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Poor air quality across Ottawa Sunday causes many events to be cancelled


Environment Canada is warning of poor air quality in the capital as plumes of wildfire smoke from Quebec again blanket the sky, causing outdoor events to be cancelled and many outdoor amenities to be closed.

Festivals across the city have either cancelled or modified their schedules and the cities of Ottawa and Gatineau have announced the closure of outdoor pools and beaches.

The weather forecast for the city calls for widespread smoke throughout the day and overnight.

The Air Quality Health Index (AQHI) showed Ottawa's air quality was 10+ 'very high risk' at 3 p.m. It is forecast to remain at that level through evening. The advice to the general public is to reduce or reschedule strenuous activities outdoors, especially if experiencing symptoms such as coughing and throat irritation. Children, the elderly, and people at risk, such as those with chronic lung issues, heart disease, or who are pregnant, should also avoid any strenuous activities and physical exertion outdoors, Environment Canada suggests.

A special air quality statement for the city says conditions are expected to improve Monday. A smog warning is in effect for Gatineau.

Wildfires have been burning in Quebec for weeks, causing hazy conditions in Ottawa throughout the month of June. The fire risk has prompted evacuation orders most recently in small villages in northwestern Quebec near the boundary with Ontario.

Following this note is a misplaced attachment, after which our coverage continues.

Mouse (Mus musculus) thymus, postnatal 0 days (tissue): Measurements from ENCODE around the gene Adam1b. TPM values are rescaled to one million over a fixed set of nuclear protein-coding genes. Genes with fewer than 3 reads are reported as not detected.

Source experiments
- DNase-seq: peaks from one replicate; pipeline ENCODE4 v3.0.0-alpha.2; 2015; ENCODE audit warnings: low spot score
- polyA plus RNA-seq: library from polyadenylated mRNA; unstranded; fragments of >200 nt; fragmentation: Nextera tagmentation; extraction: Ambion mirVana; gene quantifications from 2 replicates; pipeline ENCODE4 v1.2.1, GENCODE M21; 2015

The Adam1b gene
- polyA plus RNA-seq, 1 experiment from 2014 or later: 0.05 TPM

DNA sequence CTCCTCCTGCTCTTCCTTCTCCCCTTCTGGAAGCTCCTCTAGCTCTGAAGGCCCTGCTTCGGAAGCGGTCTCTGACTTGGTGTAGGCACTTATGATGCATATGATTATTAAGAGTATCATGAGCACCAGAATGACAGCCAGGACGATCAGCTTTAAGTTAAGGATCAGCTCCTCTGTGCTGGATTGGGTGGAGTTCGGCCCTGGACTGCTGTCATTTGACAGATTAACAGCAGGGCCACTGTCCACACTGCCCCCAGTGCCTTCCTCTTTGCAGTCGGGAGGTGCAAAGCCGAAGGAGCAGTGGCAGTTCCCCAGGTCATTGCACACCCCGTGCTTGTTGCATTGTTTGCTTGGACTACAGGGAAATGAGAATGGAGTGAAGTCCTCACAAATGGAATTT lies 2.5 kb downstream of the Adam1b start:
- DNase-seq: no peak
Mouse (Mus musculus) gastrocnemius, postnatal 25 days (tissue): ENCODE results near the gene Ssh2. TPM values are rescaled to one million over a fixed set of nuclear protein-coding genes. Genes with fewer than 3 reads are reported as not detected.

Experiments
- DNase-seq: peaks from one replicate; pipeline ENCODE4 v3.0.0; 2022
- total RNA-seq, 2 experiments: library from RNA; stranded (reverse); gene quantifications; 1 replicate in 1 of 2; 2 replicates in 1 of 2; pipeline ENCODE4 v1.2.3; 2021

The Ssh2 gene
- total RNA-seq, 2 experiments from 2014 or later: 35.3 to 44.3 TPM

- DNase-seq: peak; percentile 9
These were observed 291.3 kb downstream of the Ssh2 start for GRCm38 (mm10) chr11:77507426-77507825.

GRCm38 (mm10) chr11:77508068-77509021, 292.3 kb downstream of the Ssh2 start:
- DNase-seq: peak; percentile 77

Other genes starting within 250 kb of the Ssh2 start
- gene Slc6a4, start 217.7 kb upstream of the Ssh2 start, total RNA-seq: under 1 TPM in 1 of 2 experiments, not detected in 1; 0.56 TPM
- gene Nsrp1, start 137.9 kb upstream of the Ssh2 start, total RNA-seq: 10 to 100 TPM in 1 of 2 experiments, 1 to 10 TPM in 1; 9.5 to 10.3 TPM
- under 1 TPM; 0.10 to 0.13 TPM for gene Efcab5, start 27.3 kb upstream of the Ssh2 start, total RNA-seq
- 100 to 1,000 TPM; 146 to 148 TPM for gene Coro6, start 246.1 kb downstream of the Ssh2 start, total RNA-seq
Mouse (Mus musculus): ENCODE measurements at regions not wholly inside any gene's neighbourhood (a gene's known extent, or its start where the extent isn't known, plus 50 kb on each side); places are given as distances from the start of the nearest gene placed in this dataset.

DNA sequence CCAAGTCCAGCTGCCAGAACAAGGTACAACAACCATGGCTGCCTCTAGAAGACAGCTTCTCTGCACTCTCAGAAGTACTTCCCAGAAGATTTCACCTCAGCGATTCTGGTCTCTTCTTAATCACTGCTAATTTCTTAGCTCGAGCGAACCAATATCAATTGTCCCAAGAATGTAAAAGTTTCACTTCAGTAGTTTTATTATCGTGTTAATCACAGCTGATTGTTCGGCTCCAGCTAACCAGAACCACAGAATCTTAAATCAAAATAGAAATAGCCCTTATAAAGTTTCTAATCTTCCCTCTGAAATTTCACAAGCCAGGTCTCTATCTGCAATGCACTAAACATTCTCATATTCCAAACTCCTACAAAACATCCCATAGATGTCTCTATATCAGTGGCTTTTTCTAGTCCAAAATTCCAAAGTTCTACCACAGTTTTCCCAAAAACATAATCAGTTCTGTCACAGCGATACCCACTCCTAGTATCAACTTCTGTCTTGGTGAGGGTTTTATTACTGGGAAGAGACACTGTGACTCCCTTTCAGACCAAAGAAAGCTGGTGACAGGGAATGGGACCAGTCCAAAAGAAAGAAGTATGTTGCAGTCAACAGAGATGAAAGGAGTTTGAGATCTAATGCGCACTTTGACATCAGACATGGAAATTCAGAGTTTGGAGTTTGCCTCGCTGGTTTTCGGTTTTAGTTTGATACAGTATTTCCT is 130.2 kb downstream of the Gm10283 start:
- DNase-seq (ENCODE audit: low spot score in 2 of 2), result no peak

The Canadian Interagency Forest Fire Centre says there are 473 active fires burning across the country, 242 of which are out of control. Three new fires were reported Sunday alone.

Approximately 7.2 million hectares, or 72,000 square kilometres, of forest has burned this year so far. For comparison, the province of New Brunswick has an area of around 73,000 square kilometres.

Experts note that climate change is creating conditions that lead to stronger and more widespread forest fires, which in turn spread smoke over large areas. The current forecast map on shows smoke affecting much of eastern Canada and significant swaths of northern Manitoba, Saskatchewan, Alberta and B.C., with some smoke reaching as far north as the Great Bear Lake in the Northwest Territories.


The city of Ottawa cancelled all city-run outdoor recreational programs and leagues Sunday and all wading pools and outodoor pools were closed. City beaches all have a no-swim advisory for the day. 

Splash pads remain open and all indoor programs remain unaffected.

The city says sport fields, ball diamonds and city parks will remain open, but organizers can make cancellation requests to the city through the inclement weather process to receive account credits, where warranted. All drop-in programs that operate outdoors will move indoors, where possible.

Programming and facilities are expected to operate as normal on Monday.

The city of Gatineau also announced the closure if its beaches and outdoor pools as of 3 p.m.